March 3, 2024

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INTRODUCTION TO POWDER METALLURGY

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Powder metallurgy (PM) is a term that encompasses many methods of manufacturing materials or parts from metal powders. The PM process eliminates or greatly reduces the need to use metal extraction processes, greatly reduces lost production revenue, and often reduces costs. Iron is often used for sintering. Powder metallurgy is also used to melt or shape unique materials in other ways to make them impossible. A very important product of this type is tungsten carbide (WC). WC is used for cutting and shaping other metals and is made from WC grains combined with cobalt. PM is widely used in industry for all types of tools, with ~50,000 tonnes (t/a) of PM produced worldwide. Other products include sintered filters, porous grease impregnated bearings, electrical contacts and diamond tools. Since the advent of industrial-scale powder metal additive manufacturing (AM) in the 2010s, selective laser sintering and other AM metal processes represent a new category of commercially important powder metallurgy applications. Compaction and sintering processes in powder metallurgy typically consist of three main steps: powder mixing (grinding), compaction and agglomeration. Pressing is usually carried out at room temperature, while the high temperature sintering process is usually carried out at atmospheric pressure with a carefully controlled atmospheric composition. Additional additional operations such as coining or heat treatment are often performed for special properties or improved accuracy.

One of the older methods, and one that is still used to make about 1 million tons of structural parts from iron-based alloys, is a process in which fine (micron) metal powder (normal iron) is mixed with additives such as lubricants. . It uses wax, carbon, copper and/or nickel to press it into a mold of the desired shape, then heats the pressed material (the “green part”) in a controlled atmosphere to bond the materials together by sintering. It is usually very close to the dimensions of the mold, but produces accurate parts with 5-15% porosity, so it has the properties of a mild forged steel.

There are several other PM processes that have been developed over the past 50 years. These include:

Powder Forging: A “shape” made by the conventional “press and sinter” method is heated and then hot-forged to maximum density to achieve near-forged properties.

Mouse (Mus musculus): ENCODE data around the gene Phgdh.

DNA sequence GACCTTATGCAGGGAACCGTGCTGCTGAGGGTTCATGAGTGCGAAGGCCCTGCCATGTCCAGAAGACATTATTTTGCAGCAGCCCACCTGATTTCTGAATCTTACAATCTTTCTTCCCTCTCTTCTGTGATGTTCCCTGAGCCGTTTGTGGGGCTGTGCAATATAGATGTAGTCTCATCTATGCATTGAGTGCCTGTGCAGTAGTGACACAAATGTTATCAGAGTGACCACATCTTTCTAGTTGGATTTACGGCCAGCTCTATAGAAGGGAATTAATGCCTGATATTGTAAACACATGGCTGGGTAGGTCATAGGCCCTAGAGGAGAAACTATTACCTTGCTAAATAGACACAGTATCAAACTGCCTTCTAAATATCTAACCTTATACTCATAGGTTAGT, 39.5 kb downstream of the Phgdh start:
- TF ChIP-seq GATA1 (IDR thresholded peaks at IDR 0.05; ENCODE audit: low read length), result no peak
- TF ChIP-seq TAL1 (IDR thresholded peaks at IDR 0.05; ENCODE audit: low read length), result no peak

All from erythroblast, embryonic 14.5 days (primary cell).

Hot Isostatic Pressing (HIP): Here the powder (usually an atomized, spherical gas) is poured into a mold consisting of a metal “tire” of suitable shape. The can is vibrated, then emptied and sealed. It is then placed in a hot isostatic press, heated to about 0.7 homologous temperature, and subjected to an external gas pressure of ~100 MPa (1000 bar, 15,000 psi) for several hours. The result is a full density machined or cast part with better properties. HIPs were invented in the 1950s and 1960s and entered mass production in the 1970s and 1980s. [citation needed] In 2015, it was used to produce ~25,000 tons per year of stainless steel and tool steel , as well as basic superalloy components for jet engines.

Metal Injection Molding (MIM): Here a very fine spherical powder (a plastic binder or wax to near maximum solids loading (typically around 65 vol%) and cast by injection to form a “green”. “.” form layer. Complex geometric pieces. This part is then heated or otherwise treated to remove the binder (bond), resulting in a “brown” part. The part is then sintered and reduced by ~18% to produce a complex, 95-99% dense finished part (~3 micron surface roughness). Invented in the 1970s, production has increased since 2000, with global production estimated at 12,000 tonnes in 2014, worth €1.265 billion.

Electrical Current Assisted Sintering (ECAS) technology relies on electricity for small powders, which has the advantage of significantly reducing production time (from 15 minutes to a few microseconds for the slowest ECAS), eliminating the need for long heating times in ovens. It is close to the theoretical density, but has the disadvantage of a simple shape. The powders used in ECAS avoid binders due to their direct agglomeration potential without prepressing and green compaction. The mold is designed for the final shape of the part as the powder is compressed as it fills the cavity under pressure, avoiding the problem of shape deviation due to anisotropic aggregation and gravity-induced deformation at high temperature. The most common of these techniques is hot pressing, used to produce diamond tools used in the construction industry. Spark plasma sintering and electrosintering are two modern commercial industrial ECAS technologies.

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